Social scientists have long noted the lower socioeconomic status of Mainers of French-Canadian ancestry compared with other ethnic groups in the state.
A recent book on global social mobility has shed some light on just how disadvantaged the Americans of French-Canadian descent are — and proposed some different explanations.
U.S. descendants of the original French North American colonists suffer a low rate of social mobility, which is reflected in their under-representation in high-status fields such as law and medicine, and in their lower incomes, education level and wealth.
The book that recently broke this news of the underclass of the descendants of New France in America is “The Son Also Rises: Surnames and the History of Social Mobility,” by Gregory Clark, professor of economics at the University of California-Davis. The scope of Clark’s research is extensive. By looking at surnames to measure social mobility in modern nations, the author found that social mobility is apparently independent of most phenomena — such as taxation, education, revolution — that one would expect to have an impact.
Sweden’s rate of social mobility is not much different from present-day America’s or medieval England’s. This surprising result was garnered by an elegant research method that looked at families, using surnames, over many generations.
A strange discovery made by Clark surprised even him: the persistently low social mobility across the U.S. of those who are descended from “New French” stock. Clark looked at surnames that were more prevalent in Canada than in France and at cases where the great majority of name-holders self-identified as white rather than black. Some of the more common New French surnames in the set identified by the author include Bergeron, Boucher, Cote, Delong, Gagnon, Hebert and Pelletier. New French surnames occur among physicians in the U.S. at a rate three-fifths less than would be expected given their share of the U.S. population. French Canadians are also underrepresented among lawyers.
Another measure of social mobility in any country is the relative representation at elite places of higher learning. From 1940 to 2000 (and even a bit beyond), New France surnames are consistently underrepresented at Ivy League schools, proportionate to their share of the U.S. population, and this trend shows little improvement over decades.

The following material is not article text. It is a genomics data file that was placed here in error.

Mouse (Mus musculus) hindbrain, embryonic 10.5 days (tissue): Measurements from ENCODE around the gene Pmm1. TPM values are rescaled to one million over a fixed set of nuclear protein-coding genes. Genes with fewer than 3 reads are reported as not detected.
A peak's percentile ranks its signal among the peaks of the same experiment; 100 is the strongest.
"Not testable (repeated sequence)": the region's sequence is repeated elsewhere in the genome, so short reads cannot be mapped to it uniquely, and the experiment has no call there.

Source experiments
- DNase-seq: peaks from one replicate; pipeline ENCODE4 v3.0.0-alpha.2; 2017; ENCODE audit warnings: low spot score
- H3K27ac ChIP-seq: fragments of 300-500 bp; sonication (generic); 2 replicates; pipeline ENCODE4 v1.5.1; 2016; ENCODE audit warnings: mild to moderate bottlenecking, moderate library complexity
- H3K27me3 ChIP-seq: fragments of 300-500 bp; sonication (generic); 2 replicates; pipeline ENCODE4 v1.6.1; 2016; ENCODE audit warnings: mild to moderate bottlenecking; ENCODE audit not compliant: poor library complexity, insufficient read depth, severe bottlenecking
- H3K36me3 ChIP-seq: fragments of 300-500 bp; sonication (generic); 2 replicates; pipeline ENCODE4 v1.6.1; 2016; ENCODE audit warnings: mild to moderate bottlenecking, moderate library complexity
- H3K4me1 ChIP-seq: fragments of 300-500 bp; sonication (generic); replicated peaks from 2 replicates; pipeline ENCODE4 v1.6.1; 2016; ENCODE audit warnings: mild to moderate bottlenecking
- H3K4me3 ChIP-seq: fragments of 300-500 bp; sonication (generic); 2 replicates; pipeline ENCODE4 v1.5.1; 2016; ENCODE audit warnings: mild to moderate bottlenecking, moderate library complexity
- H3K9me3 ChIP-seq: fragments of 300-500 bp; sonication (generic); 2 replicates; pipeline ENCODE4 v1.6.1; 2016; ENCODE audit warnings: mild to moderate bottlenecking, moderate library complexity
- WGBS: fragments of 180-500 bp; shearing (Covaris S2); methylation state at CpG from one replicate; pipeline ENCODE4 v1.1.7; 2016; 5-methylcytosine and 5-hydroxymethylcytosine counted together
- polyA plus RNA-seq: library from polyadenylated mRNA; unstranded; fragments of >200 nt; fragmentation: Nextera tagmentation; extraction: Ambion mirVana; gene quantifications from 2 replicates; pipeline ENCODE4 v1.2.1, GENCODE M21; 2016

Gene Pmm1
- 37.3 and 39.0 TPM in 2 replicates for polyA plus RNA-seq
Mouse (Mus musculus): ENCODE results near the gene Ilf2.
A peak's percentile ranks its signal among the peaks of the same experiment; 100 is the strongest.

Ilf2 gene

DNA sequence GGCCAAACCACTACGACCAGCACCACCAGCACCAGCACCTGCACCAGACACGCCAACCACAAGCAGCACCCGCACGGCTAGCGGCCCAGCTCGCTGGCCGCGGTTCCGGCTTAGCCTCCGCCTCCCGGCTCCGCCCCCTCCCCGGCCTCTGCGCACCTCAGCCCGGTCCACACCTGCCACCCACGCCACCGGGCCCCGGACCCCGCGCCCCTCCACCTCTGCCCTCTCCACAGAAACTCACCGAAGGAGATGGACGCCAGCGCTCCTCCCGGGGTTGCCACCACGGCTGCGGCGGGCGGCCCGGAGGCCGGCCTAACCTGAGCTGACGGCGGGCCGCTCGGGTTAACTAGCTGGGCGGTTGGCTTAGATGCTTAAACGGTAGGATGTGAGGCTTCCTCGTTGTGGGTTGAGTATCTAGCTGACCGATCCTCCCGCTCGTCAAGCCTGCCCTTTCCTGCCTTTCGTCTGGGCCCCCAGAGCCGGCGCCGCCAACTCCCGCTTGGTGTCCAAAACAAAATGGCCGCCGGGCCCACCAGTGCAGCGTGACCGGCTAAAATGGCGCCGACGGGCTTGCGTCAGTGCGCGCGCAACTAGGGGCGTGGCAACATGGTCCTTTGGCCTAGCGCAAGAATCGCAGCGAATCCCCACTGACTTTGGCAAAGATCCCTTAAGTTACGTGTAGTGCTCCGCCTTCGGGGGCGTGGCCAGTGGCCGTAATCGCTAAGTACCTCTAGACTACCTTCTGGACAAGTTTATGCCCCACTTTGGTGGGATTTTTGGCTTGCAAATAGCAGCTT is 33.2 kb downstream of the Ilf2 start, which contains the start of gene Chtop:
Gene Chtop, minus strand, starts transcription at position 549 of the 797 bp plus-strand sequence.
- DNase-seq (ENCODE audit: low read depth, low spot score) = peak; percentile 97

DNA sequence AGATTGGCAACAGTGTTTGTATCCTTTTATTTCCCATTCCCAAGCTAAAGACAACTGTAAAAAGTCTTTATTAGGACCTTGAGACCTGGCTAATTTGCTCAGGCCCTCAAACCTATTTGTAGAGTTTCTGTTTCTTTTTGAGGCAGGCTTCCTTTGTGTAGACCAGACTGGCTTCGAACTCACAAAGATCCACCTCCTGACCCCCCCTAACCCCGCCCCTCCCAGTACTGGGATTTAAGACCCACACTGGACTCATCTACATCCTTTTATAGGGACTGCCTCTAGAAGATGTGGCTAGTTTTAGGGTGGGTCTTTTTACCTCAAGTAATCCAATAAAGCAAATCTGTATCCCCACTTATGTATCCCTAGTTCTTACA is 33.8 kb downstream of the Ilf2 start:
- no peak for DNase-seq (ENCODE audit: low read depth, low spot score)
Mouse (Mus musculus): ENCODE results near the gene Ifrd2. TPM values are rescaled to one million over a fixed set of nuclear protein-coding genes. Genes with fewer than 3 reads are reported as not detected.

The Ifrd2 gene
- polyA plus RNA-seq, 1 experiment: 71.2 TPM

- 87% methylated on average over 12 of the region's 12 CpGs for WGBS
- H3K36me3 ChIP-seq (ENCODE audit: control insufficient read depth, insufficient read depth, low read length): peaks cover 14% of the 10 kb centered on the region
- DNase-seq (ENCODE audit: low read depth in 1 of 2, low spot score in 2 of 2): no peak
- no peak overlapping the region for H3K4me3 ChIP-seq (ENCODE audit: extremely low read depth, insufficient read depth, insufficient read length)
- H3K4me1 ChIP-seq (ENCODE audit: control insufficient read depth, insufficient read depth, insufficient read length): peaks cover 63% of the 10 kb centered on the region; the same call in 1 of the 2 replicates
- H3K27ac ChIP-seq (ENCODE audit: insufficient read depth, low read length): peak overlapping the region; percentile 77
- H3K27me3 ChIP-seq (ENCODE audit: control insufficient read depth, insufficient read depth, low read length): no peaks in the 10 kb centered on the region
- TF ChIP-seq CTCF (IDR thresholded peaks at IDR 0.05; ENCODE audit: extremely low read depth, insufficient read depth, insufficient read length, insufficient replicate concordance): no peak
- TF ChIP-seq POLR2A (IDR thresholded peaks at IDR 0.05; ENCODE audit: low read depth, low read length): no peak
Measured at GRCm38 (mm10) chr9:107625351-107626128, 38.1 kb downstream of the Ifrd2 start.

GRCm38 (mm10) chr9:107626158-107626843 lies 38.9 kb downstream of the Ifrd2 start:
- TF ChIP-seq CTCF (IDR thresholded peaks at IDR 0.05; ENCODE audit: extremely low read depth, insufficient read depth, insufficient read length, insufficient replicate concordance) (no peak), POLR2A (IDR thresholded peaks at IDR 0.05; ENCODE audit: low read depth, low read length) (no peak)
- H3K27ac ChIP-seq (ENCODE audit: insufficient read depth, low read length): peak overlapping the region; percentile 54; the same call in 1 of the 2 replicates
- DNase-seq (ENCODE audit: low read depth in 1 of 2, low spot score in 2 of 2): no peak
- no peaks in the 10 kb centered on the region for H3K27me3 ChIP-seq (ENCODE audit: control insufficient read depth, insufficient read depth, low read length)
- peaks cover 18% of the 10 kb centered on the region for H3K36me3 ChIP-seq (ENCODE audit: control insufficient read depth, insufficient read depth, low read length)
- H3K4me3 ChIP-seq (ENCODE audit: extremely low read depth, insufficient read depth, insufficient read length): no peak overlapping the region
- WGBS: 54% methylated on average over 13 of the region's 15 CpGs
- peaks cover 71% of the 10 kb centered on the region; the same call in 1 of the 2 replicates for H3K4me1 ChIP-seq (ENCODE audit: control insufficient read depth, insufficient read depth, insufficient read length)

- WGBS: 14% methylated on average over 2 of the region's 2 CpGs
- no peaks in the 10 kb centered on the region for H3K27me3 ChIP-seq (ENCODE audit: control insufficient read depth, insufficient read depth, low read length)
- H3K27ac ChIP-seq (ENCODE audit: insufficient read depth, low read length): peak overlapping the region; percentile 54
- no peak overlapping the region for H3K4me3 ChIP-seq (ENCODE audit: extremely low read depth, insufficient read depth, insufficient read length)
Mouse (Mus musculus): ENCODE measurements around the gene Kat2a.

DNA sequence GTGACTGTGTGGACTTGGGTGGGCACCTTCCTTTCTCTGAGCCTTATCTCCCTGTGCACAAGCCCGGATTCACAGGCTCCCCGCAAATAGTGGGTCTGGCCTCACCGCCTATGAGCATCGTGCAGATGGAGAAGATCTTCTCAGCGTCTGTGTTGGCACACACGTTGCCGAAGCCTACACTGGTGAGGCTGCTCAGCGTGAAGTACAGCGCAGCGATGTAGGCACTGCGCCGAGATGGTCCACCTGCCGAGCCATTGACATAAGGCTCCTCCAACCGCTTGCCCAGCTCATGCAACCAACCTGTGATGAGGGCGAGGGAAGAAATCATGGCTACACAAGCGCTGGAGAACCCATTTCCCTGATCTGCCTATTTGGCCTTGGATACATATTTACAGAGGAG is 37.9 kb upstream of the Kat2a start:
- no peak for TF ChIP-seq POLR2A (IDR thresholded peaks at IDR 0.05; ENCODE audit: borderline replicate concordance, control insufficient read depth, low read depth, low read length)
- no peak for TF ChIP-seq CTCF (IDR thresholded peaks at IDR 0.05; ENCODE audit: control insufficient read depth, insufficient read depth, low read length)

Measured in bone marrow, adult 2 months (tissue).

What are the reasons for Franco-Americans’ slow progression upward to the mean? Clark considers whether French Canadians assimilated at a slower rate than, say, Italian- or Irish-Americans (noting that even in 1970, a significant number of people with French Canadian origin, whose parents were both born in the U.S., still spoke French at home). Yet what’s strange, Clark points out, is that even given the relatively high rate of intermarriage between Franco-Americans and other groups, those with surnames from New France remain poorer.
Another theory cited by Clark is that the lower classes of France were overrepresented in the original colonial population that came Canada. And Clark cites evidence that from the 1600s to the 1800s, the lower socioeconomic strata in Quebec was the most fertile. Then, in a possible third round of “negative selection,” the illiterate (possibly those with less social capital) tended to be the migrants to New England, who flocked to work at low-skill factory jobs between 1865 and 1920.
The proposed explanations for the persistent low social mobility of the French Canadians in the U.S. are not meant to demean anyone, nor deny that the children of New France are slowly approaching the average in most measures of social success. Speaking out loudly about the low social mobility of those with the surnames of New France, and possible root causes, is intended to shed light, foster productive discussion and help spur solutions.
Tom Oliver is a Bridgton-based writer who studied sociology at Bridgewater State College, received his MBA in marketing from Suffolk University, and proudly traces a good portion of his ancestry back to hardy settlers of New France.